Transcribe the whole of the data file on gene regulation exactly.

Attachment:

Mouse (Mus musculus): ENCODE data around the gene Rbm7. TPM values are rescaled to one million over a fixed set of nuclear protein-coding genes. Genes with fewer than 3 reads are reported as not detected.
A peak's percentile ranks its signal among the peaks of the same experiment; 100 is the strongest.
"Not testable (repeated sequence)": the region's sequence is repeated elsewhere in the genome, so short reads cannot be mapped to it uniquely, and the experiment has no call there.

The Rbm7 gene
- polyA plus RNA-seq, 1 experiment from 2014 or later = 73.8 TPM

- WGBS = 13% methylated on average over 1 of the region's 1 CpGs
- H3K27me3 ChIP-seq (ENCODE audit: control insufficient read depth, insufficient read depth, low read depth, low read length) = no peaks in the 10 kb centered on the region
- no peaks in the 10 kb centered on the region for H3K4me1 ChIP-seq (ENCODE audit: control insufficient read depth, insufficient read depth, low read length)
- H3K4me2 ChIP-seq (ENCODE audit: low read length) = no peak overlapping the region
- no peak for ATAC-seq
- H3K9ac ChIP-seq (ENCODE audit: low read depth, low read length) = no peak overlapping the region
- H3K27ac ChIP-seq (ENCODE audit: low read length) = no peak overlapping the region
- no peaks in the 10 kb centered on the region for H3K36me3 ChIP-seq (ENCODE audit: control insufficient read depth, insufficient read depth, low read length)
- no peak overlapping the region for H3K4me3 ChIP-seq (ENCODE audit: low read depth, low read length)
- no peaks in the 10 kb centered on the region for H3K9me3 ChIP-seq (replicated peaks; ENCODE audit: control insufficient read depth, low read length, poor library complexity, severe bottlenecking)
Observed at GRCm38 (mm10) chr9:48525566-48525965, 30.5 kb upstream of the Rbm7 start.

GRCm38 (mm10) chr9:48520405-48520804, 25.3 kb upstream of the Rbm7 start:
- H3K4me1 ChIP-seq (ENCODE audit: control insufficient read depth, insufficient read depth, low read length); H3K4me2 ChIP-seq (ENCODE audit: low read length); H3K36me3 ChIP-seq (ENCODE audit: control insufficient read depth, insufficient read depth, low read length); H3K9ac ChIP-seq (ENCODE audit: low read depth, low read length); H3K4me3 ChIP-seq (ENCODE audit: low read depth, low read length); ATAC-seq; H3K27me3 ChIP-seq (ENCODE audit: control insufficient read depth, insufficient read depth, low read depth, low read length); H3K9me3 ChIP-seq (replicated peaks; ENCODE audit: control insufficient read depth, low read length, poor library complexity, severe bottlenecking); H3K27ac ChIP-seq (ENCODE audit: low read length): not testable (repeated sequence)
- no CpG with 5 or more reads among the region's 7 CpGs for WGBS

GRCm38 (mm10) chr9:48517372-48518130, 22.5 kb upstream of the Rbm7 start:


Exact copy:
Mouse (Mus musculus): ENCODE data around the gene Rbm7. TPM values are rescaled to one million over a fixed set of nuclear protein-coding genes. Genes with fewer than 3 reads are reported as not detected.
A peak's percentile ranks its signal among the peaks of the same experiment; 100 is the strongest.
"Not testable (repeated sequence)": the region's sequence is repeated elsewhere in the genome, so short reads cannot be mapped to it uniquely, and the experiment has no call there.

The Rbm7 gene
- polyA plus RNA-seq, 1 experiment from 2014 or later = 73.8 TPM

- WGBS = 13% methylated on average over 1 of the region's 1 CpGs
- H3K27me3 ChIP-seq (ENCODE audit: control insufficient read depth, insufficient read depth, low read depth, low read length) = no peaks in the 10 kb centered on the region
- no peaks in the 10 kb centered on the region for H3K4me1 ChIP-seq (ENCODE audit: control insufficient read depth, insufficient read depth, low read length)
- H3K4me2 ChIP-seq (ENCODE audit: low read length) = no peak overlapping the region
- no peak for ATAC-seq
- H3K9ac ChIP-seq (ENCODE audit: low read depth, low read length) = no peak overlapping the region
- H3K27ac ChIP-seq (ENCODE audit: low read length) = no peak overlapping the region
- no peaks in the 10 kb centered on the region for H3K36me3 ChIP-seq (ENCODE audit: control insufficient read depth, insufficient read depth, low read length)
- no peak overlapping the region for H3K4me3 ChIP-seq (ENCODE audit: low read depth, low read length)
- no peaks in the 10 kb centered on the region for H3K9me3 ChIP-seq (replicated peaks; ENCODE audit: control insufficient read depth, low read length, poor library complexity, severe bottlenecking)
Observed at GRCm38 (mm10) chr9:48525566-48525965, 30.5 kb upstream of the Rbm7 start.

GRCm38 (mm10) chr9:48520405-48520804, 25.3 kb upstream of the Rbm7 start:
- H3K4me1 ChIP-seq (ENCODE audit: control insufficient read depth, insufficient read depth, low read length); H3K4me2 ChIP-seq (ENCODE audit: low read length); H3K36me3 ChIP-seq (ENCODE audit: control insufficient read depth, insufficient read depth, low read length); H3K9ac ChIP-seq (ENCODE audit: low read depth, low read length); H3K4me3 ChIP-seq (ENCODE audit: low read depth, low read length); ATAC-seq; H3K27me3 ChIP-seq (ENCODE audit: control insufficient read depth, insufficient read depth, low read depth, low read length); H3K9me3 ChIP-seq (replicated peaks; ENCODE audit: control insufficient read depth, low read length, poor library complexity, severe bottlenecking); H3K27ac ChIP-seq (ENCODE audit: low read length): not testable (repeated sequence)
- no CpG with 5 or more reads among the region's 7 CpGs for WGBS

GRCm38 (mm10) chr9:48517372-48518130, 22.5 kb upstream of the Rbm7 start: